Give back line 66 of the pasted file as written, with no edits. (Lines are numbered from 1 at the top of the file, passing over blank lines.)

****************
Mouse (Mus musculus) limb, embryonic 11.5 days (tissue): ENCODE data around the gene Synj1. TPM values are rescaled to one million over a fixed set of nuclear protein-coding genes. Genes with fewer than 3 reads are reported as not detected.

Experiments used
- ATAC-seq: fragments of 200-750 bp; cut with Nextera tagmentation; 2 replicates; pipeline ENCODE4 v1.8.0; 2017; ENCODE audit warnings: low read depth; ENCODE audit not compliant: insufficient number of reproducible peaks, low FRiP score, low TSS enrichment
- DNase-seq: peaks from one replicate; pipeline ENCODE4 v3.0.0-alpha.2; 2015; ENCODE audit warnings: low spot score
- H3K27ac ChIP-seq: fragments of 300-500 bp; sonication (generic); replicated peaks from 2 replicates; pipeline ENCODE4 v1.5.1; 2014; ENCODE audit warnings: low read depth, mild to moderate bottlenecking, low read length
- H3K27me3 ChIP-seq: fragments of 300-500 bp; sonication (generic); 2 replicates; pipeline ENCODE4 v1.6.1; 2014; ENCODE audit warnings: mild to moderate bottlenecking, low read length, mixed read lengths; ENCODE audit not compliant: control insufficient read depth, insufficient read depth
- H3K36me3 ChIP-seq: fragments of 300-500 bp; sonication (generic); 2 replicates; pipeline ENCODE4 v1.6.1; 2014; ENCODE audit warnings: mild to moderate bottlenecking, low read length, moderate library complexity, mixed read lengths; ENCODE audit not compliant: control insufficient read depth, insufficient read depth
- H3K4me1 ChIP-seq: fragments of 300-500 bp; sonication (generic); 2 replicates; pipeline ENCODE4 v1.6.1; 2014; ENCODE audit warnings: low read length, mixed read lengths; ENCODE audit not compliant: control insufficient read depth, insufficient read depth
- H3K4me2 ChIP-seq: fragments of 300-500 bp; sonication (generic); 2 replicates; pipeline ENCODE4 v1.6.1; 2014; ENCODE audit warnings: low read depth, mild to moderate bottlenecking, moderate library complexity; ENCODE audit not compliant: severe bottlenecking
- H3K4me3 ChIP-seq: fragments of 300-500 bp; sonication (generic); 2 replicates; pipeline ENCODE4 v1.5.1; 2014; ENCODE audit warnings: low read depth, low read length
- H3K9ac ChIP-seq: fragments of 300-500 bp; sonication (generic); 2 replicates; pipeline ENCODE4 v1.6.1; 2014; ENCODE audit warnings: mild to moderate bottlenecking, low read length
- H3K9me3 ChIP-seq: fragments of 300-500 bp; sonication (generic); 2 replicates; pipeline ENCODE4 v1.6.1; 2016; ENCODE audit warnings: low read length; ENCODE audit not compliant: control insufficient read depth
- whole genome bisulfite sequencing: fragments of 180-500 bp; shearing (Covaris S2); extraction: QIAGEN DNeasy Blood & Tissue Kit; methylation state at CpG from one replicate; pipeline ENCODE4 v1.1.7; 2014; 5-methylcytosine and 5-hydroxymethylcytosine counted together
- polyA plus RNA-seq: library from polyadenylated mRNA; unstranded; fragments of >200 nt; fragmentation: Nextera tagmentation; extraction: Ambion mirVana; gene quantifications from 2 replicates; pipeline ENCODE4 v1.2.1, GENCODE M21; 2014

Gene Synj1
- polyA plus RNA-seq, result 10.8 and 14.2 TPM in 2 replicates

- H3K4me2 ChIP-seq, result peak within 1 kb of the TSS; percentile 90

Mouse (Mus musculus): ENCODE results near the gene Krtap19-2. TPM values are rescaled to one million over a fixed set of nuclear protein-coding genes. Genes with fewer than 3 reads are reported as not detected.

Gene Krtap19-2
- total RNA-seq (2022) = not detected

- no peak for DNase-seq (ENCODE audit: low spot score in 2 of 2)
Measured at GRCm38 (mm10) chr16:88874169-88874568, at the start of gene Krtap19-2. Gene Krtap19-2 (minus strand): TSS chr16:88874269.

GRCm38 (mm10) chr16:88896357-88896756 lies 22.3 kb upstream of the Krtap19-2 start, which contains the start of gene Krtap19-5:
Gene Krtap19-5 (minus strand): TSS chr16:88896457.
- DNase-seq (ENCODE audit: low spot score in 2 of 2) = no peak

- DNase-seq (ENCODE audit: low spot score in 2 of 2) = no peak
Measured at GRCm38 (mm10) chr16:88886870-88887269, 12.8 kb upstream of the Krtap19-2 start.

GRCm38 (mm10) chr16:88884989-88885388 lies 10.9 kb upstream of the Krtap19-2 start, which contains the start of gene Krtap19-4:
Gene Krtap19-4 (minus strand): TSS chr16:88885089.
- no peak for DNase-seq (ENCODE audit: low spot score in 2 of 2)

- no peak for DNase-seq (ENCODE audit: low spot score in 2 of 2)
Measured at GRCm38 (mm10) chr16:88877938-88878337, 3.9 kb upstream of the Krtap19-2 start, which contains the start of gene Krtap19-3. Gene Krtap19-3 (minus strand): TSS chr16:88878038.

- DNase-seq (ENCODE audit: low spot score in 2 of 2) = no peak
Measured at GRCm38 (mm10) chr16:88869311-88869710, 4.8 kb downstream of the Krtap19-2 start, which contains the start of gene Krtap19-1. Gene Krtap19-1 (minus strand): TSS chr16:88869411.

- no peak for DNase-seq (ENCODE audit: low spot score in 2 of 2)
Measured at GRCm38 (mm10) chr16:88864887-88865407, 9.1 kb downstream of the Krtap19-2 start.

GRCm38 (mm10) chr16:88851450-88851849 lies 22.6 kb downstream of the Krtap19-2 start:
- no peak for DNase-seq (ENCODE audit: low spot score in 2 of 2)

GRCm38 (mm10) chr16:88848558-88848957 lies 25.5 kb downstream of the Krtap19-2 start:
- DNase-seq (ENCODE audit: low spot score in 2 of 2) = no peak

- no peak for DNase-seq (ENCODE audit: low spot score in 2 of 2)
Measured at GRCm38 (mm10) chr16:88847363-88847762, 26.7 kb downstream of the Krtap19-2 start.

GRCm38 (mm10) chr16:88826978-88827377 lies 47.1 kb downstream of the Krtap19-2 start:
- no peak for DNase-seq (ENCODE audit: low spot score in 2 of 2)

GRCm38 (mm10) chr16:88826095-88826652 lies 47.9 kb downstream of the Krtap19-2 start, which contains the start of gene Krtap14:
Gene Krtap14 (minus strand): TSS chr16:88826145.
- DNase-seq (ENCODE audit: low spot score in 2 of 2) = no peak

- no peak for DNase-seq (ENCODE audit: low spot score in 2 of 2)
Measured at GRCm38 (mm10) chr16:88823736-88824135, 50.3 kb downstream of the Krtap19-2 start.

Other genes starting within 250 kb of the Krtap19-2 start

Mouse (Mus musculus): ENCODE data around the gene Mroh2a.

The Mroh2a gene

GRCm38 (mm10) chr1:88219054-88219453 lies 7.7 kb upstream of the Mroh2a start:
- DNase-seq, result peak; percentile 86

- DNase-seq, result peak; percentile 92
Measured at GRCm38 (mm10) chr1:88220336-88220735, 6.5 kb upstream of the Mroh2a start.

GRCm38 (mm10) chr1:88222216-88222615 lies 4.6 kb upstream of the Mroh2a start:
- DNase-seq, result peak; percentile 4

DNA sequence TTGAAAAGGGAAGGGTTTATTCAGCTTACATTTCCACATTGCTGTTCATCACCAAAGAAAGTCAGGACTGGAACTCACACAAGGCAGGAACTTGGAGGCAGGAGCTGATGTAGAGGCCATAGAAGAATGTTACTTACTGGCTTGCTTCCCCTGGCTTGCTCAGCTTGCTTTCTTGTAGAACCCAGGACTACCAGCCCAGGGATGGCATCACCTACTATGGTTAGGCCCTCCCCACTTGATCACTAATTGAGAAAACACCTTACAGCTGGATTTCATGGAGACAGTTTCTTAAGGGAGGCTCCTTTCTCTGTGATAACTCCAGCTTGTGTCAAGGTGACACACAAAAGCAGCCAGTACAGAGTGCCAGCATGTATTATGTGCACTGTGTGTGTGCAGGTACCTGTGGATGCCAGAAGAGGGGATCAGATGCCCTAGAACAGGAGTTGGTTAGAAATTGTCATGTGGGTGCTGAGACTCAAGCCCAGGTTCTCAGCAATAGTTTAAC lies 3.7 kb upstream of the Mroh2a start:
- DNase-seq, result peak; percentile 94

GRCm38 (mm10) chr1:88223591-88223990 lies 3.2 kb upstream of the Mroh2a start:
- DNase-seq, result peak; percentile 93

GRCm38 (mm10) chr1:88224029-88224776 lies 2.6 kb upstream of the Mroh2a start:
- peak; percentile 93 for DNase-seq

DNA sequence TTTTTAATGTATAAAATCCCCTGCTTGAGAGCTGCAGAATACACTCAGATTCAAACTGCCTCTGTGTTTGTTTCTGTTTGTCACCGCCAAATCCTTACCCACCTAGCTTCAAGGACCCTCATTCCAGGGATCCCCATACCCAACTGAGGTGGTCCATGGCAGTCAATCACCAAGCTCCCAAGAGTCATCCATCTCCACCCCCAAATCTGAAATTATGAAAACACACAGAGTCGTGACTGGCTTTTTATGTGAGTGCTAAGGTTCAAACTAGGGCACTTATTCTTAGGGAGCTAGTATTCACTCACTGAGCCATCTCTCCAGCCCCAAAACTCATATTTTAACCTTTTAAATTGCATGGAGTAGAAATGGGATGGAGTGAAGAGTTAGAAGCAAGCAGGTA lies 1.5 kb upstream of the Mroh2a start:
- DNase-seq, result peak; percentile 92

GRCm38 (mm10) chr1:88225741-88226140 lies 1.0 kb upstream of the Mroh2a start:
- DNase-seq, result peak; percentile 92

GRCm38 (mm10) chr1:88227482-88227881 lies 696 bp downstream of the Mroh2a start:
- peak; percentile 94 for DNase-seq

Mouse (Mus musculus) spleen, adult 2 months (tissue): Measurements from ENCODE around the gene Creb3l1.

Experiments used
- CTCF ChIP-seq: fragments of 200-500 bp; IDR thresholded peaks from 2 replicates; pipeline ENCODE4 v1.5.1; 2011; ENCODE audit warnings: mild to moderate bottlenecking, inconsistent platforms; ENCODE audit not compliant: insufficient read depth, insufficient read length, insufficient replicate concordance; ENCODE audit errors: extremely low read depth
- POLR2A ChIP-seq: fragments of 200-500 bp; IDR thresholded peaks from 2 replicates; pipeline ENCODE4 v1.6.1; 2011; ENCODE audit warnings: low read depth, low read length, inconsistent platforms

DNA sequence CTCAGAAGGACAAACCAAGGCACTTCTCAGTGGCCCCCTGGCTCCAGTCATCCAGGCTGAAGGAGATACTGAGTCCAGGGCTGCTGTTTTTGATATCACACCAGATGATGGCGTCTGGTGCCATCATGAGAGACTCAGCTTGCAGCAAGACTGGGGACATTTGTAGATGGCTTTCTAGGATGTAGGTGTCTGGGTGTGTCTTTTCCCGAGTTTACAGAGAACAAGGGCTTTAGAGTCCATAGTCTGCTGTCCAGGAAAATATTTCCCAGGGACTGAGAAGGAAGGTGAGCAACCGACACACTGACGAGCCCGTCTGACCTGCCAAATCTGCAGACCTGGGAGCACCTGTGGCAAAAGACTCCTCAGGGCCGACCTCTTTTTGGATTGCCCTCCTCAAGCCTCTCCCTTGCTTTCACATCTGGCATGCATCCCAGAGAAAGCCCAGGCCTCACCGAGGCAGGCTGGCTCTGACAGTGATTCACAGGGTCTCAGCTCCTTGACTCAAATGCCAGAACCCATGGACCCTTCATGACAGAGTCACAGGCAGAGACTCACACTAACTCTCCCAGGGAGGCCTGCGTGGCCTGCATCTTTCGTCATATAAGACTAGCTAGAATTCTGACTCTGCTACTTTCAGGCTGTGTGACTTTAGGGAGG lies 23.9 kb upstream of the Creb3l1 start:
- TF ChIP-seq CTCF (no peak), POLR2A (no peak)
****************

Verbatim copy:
- DNase-seq, result peak; percentile 92